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Report on Aira (Japan) — 16 May-22 May 2012

Smithsonian / US Geological Survey Weekly Volcanic Activity Report, 16 May-22 May 2012
Managing Editor: Sally Kuhn Sennert

Please cite this report as:

Global Volcanism Program, 2012. Report on Aira (Japan). In: Sennert, S K (ed.), Weekly Volcanic Activity Report, 16 May-22 May 2012. Smithsonian Institution and US Geological Survey.

Volcano Profile |  Weekly Report (16 May-22 May 2012)


Aira

Japan

31.593°N, 130.657°E; summit elev. 1117 m

All times are local (unless otherwise noted)


Based on information from JMA, the Tokyo VAAC reported that during 16-20 and 22 May explosions from Sakura-jima produced plumes that rose to altitudes of 1.8-3.7 km (6,000-12,000 ft) a.s.l. and drifted multiple directions. Pilots observed ash plumes during 16-17 May that rose to altitudes of 2.7-4 km (9,000-13,000 ft) a.s.l. and drifted E and SE. Explosions were detected during 21-22 May.

JMA reported that during 18-21 May explosive eruptions from Showa Crater occurred multiple times and ejected tephra as far as 1.8 km from the crater. Incandescence from the crater was observed at night. Very small eruptions from Minami-dake Crater occurred on 18 and 19 May, and a small pyroclastic flow traveled 300 m down the Showa crater flanks on 21 May.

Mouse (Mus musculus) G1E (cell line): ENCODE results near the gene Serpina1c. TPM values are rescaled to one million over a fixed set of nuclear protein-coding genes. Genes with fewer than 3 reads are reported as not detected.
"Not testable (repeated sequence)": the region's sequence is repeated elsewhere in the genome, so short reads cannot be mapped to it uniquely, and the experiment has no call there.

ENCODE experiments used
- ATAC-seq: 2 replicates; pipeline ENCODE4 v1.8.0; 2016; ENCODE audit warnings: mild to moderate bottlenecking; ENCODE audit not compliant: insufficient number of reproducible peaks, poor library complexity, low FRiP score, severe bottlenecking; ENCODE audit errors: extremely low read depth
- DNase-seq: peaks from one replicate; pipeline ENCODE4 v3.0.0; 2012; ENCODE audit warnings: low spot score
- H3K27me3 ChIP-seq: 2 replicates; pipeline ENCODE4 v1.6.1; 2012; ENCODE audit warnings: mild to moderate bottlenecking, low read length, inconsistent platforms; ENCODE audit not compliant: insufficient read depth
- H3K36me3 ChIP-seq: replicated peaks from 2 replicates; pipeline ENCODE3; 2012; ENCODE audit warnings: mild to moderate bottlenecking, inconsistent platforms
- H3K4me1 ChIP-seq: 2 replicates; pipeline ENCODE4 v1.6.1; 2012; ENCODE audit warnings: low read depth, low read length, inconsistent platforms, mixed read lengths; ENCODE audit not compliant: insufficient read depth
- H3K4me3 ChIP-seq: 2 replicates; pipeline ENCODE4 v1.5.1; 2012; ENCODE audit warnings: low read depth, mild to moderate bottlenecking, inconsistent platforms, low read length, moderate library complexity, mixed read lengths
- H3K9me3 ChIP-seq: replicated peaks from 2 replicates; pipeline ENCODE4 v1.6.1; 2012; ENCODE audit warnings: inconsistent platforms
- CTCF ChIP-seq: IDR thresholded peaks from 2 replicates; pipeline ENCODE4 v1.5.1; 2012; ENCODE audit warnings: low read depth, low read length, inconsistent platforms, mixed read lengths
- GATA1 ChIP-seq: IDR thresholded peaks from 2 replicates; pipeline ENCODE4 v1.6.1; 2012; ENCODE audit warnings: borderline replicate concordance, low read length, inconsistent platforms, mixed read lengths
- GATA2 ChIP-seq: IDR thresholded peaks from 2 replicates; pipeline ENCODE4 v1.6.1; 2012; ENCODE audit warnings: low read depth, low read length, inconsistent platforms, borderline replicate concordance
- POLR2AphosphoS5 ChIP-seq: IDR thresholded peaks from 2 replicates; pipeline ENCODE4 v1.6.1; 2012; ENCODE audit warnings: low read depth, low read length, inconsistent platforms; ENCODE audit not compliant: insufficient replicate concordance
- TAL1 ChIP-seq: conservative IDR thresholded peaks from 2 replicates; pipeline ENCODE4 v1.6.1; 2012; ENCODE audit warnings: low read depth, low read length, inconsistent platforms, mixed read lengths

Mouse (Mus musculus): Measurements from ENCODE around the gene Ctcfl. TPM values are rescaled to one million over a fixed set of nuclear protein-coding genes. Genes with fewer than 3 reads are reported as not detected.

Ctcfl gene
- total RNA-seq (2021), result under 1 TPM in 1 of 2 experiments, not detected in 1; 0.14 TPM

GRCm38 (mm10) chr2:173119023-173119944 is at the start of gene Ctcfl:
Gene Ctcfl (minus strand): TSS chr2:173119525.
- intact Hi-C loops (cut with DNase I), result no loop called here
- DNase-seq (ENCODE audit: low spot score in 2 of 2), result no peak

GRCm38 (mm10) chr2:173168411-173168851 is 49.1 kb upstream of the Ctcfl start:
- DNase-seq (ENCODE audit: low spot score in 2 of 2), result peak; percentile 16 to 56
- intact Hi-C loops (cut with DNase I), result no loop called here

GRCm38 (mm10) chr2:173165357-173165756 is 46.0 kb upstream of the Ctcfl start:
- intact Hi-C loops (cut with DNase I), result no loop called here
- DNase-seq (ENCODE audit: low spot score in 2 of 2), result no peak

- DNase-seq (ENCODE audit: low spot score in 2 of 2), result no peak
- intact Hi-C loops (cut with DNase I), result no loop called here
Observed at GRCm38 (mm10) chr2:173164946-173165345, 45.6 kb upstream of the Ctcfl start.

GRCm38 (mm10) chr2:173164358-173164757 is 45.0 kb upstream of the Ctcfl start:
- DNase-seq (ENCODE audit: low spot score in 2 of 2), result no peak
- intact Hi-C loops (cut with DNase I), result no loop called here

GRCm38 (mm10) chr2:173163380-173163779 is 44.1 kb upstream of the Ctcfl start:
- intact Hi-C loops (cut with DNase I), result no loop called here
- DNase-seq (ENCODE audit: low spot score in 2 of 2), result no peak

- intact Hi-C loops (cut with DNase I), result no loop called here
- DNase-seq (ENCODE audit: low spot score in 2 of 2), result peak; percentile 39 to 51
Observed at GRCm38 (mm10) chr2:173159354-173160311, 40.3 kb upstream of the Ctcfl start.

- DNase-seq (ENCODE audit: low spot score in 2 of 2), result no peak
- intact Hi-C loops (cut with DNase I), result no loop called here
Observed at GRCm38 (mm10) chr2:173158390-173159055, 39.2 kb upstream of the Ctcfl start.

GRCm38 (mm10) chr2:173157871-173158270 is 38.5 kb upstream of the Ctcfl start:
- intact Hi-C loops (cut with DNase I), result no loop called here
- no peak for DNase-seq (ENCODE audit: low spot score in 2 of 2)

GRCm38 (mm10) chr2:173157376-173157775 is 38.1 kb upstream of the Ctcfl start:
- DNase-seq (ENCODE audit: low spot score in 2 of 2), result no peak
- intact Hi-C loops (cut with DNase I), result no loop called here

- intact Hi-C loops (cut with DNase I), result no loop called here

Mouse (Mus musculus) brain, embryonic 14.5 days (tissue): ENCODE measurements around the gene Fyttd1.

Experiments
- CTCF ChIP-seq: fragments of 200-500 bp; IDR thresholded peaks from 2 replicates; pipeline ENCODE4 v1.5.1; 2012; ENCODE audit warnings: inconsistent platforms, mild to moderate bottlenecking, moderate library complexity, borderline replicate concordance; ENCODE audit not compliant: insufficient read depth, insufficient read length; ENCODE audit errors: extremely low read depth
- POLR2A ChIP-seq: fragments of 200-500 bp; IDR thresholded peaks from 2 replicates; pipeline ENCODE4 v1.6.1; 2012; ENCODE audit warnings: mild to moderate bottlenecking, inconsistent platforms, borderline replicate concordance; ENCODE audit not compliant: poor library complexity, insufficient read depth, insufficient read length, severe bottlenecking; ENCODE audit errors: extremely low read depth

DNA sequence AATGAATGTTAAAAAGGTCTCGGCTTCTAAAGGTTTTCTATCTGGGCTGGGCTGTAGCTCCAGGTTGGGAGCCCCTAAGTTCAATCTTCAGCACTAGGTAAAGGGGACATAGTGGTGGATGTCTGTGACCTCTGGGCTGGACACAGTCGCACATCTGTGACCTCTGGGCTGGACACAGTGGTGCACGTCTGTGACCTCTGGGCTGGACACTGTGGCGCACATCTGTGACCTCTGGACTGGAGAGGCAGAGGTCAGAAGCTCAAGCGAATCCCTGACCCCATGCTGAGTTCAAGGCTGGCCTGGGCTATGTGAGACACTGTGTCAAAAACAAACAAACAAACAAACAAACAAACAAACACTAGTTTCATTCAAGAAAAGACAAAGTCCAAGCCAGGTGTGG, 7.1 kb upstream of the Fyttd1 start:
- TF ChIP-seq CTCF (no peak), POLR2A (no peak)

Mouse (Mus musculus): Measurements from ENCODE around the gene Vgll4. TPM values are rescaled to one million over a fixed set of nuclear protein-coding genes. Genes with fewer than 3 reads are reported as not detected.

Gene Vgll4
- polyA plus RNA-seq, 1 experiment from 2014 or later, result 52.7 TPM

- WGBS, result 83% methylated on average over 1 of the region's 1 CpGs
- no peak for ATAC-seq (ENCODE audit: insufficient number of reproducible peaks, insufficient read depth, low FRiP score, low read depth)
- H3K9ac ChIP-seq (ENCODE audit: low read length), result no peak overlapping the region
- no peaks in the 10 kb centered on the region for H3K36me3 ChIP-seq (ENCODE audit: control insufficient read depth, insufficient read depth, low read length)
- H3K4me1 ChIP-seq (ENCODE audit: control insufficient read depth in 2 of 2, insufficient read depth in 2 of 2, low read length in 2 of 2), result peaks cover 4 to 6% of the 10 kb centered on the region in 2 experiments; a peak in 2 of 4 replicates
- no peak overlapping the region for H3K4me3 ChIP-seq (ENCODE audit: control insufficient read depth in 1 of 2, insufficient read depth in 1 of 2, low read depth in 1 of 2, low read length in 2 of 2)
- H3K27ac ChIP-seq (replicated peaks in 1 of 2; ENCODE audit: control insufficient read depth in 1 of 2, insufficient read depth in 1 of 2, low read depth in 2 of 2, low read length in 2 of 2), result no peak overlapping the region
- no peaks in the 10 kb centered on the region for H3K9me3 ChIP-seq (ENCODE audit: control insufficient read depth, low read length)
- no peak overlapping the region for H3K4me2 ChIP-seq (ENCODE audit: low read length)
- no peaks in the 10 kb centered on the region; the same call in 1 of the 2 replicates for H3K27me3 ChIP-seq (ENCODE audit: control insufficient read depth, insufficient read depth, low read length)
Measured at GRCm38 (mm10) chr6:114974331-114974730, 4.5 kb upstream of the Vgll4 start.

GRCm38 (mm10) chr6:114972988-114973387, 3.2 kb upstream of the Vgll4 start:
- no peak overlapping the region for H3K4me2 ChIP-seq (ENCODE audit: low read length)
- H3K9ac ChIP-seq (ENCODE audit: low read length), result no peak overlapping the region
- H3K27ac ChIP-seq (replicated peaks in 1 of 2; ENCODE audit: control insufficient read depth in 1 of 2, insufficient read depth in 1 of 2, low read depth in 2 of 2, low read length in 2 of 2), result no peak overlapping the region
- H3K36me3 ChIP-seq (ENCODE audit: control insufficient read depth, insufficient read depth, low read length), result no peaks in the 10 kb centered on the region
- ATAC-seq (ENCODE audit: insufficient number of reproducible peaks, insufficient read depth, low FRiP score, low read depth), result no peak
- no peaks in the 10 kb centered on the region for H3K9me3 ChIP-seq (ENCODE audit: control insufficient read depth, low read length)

Geologic Background. The Aira caldera in the northern half of Kagoshima Bay contains the post-caldera Sakurajima volcano, one of Japan's most active. Eruption of the voluminous Ito pyroclastic flow accompanied formation of the 17 x 23 km caldera about 22,000 years ago. The smaller Wakamiko caldera was formed during the early Holocene in the NE corner of the Aira caldera, along with several post-caldera cones. The construction of Sakurajima began about 13,000 years ago on the southern rim of Aira caldera and built an island that was finally joined to the Osumi Peninsula during the major explosive and effusive eruption of 1914. Activity at the Kitadake summit cone ended about 4850 years ago, after which eruptions took place at Minamidake. Frequent historical eruptions, recorded since the 8th century, have deposited ash on Kagoshima, one of Kyushu's largest cities, located across Kagoshima Bay only 8 km from the summit. The largest historical eruption took place during 1471-76.

Sources: Japan Meteorological Agency (JMA), Tokyo Volcanic Ash Advisory Center (VAAC)